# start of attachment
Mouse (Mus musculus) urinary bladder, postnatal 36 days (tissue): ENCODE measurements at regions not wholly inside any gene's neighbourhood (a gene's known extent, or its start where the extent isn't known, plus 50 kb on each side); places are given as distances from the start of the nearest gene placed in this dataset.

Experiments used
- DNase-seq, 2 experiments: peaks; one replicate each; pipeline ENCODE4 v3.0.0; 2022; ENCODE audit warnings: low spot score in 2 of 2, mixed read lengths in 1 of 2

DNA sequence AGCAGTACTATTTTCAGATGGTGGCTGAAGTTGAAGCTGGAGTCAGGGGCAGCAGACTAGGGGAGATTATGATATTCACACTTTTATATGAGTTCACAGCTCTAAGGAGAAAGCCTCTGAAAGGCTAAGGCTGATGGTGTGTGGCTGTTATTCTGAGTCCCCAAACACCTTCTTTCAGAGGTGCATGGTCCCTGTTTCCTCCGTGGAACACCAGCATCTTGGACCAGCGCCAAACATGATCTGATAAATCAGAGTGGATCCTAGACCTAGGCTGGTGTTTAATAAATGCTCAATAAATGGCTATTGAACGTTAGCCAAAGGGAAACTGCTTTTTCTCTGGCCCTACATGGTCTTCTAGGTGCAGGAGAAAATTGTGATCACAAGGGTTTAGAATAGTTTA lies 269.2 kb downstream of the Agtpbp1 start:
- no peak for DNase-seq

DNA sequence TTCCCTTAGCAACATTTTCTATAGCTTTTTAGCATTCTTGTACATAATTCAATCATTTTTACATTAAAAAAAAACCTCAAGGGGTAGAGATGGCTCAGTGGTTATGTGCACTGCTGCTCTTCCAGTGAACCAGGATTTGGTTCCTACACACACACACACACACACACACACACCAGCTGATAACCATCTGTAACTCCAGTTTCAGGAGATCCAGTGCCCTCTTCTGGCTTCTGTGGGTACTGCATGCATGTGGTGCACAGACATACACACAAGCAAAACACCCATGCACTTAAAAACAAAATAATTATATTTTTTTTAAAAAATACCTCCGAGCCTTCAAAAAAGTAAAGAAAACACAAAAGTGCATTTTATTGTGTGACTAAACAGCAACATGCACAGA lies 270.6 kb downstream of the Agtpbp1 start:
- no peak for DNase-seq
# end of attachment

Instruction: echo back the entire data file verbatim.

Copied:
Mouse (Mus musculus) urinary bladder, postnatal 36 days (tissue): ENCODE measurements at regions not wholly inside any gene's neighbourhood (a gene's known extent, or its start where the extent isn't known, plus 50 kb on each side); places are given as distances from the start of the nearest gene placed in this dataset.

Experiments used
- DNase-seq, 2 experiments: peaks; one replicate each; pipeline ENCODE4 v3.0.0; 2022; ENCODE audit warnings: low spot score in 2 of 2, mixed read lengths in 1 of 2

DNA sequence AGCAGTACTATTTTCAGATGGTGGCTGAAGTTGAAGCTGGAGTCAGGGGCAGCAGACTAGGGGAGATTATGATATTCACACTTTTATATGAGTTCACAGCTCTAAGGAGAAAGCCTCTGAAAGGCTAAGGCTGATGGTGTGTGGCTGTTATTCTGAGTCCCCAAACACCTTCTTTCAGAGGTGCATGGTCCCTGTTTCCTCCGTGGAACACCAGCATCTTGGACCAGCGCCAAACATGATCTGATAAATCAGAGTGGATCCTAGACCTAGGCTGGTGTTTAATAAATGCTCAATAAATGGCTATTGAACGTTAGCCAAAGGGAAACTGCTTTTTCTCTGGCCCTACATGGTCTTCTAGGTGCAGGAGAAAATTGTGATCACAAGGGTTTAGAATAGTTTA lies 269.2 kb downstream of the Agtpbp1 start:
- no peak for DNase-seq

DNA sequence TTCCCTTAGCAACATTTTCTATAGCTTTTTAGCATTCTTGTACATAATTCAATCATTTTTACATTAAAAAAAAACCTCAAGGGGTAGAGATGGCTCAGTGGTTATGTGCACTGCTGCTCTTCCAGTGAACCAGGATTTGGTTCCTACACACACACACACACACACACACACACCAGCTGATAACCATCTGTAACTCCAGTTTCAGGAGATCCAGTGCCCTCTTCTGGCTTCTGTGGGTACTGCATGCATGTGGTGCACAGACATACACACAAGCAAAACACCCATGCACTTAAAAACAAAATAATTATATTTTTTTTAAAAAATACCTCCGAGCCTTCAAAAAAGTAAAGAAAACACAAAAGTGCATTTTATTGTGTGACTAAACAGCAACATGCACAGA lies 270.6 kb downstream of the Agtpbp1 start:
- no peak for DNase-seq